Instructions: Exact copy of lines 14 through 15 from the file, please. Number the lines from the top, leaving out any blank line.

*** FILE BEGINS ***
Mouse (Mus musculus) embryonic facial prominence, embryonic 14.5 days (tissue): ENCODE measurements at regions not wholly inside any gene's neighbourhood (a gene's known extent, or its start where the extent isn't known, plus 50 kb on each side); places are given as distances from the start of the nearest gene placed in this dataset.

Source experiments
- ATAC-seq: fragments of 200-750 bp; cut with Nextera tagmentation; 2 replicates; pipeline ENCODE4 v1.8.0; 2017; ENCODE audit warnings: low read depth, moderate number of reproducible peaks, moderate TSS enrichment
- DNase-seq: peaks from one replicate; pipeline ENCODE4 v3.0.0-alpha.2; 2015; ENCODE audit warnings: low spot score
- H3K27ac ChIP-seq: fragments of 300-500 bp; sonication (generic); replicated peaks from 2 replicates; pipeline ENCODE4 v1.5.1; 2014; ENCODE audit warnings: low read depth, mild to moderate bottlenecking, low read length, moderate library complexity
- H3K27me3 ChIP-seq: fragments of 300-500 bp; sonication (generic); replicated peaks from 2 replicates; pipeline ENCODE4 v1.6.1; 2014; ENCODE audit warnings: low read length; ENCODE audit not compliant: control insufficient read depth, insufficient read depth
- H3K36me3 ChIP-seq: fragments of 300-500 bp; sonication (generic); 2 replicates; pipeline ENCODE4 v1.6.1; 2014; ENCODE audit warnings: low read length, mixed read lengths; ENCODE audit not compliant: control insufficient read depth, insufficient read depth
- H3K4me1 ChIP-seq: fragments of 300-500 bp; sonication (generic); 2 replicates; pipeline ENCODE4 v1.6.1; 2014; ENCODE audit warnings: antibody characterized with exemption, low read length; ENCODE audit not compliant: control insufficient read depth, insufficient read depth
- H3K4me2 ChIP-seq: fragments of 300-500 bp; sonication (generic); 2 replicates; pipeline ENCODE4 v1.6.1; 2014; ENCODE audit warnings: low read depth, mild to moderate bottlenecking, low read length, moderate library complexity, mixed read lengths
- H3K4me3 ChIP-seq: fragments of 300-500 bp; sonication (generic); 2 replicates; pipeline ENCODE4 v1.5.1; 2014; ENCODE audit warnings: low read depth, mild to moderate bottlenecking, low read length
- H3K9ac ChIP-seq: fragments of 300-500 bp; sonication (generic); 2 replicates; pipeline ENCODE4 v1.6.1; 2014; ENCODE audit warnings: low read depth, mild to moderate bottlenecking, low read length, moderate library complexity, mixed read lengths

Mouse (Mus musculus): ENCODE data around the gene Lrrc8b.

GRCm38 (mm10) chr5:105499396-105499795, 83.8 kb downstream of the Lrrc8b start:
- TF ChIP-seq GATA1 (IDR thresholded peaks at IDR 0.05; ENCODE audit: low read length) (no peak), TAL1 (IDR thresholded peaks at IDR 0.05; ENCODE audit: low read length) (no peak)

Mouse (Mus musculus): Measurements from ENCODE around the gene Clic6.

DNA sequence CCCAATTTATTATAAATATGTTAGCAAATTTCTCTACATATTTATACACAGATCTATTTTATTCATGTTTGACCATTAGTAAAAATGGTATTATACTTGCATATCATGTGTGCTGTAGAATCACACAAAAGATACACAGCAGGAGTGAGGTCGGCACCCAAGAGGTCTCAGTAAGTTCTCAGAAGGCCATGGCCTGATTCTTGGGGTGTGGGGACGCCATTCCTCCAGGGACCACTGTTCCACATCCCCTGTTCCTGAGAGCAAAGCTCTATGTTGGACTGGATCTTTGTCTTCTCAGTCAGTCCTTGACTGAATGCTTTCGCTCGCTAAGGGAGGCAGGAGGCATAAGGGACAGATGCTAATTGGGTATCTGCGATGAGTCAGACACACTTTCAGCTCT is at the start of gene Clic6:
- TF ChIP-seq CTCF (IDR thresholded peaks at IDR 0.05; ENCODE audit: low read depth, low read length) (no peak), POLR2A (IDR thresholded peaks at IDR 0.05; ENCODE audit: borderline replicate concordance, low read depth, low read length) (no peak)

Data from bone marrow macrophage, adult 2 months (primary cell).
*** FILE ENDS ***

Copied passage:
- TF ChIP-seq GATA1 (IDR thresholded peaks at IDR 0.05; ENCODE audit: low read length) (no peak), TAL1 (IDR thresholded peaks at IDR 0.05; ENCODE audit: low read length) (no peak)

Mouse (Mus musculus): Measurements from ENCODE around the gene Clic6.